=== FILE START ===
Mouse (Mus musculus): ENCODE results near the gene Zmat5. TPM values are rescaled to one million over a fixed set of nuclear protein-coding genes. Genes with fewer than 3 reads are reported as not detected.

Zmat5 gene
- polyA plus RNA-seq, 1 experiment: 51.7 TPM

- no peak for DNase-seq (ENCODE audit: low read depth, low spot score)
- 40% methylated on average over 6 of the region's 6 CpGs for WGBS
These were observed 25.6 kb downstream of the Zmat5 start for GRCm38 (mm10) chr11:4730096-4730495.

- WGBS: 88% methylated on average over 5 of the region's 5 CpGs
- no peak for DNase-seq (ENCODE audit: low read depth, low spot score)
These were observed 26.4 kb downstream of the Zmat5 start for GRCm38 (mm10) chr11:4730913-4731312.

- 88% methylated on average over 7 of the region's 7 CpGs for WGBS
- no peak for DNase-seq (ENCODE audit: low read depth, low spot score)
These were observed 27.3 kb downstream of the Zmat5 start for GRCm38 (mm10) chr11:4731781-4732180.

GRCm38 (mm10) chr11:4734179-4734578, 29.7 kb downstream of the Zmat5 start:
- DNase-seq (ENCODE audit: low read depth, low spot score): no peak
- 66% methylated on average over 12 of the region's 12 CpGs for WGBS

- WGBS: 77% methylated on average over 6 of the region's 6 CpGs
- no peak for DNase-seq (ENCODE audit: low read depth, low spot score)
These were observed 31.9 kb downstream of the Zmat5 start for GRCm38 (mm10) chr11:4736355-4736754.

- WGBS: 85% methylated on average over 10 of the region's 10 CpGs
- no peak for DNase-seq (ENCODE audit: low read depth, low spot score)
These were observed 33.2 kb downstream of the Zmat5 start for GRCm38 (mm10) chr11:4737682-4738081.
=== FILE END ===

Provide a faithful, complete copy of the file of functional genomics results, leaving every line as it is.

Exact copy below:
Mouse (Mus musculus): ENCODE results near the gene Zmat5. TPM values are rescaled to one million over a fixed set of nuclear protein-coding genes. Genes with fewer than 3 reads are reported as not detected.

Zmat5 gene
- polyA plus RNA-seq, 1 experiment: 51.7 TPM

- no peak for DNase-seq (ENCODE audit: low read depth, low spot score)
- 40% methylated on average over 6 of the region's 6 CpGs for WGBS
These were observed 25.6 kb downstream of the Zmat5 start for GRCm38 (mm10) chr11:4730096-4730495.

- WGBS: 88% methylated on average over 5 of the region's 5 CpGs
- no peak for DNase-seq (ENCODE audit: low read depth, low spot score)
These were observed 26.4 kb downstream of the Zmat5 start for GRCm38 (mm10) chr11:4730913-4731312.

- 88% methylated on average over 7 of the region's 7 CpGs for WGBS
- no peak for DNase-seq (ENCODE audit: low read depth, low spot score)
These were observed 27.3 kb downstream of the Zmat5 start for GRCm38 (mm10) chr11:4731781-4732180.

GRCm38 (mm10) chr11:4734179-4734578, 29.7 kb downstream of the Zmat5 start:
- DNase-seq (ENCODE audit: low read depth, low spot score): no peak
- 66% methylated on average over 12 of the region's 12 CpGs for WGBS

- WGBS: 77% methylated on average over 6 of the region's 6 CpGs
- no peak for DNase-seq (ENCODE audit: low read depth, low spot score)
These were observed 31.9 kb downstream of the Zmat5 start for GRCm38 (mm10) chr11:4736355-4736754.

- WGBS: 85% methylated on average over 10 of the region's 10 CpGs
- no peak for DNase-seq (ENCODE audit: low read depth, low spot score)
These were observed 33.2 kb downstream of the Zmat5 start for GRCm38 (mm10) chr11:4737682-4738081.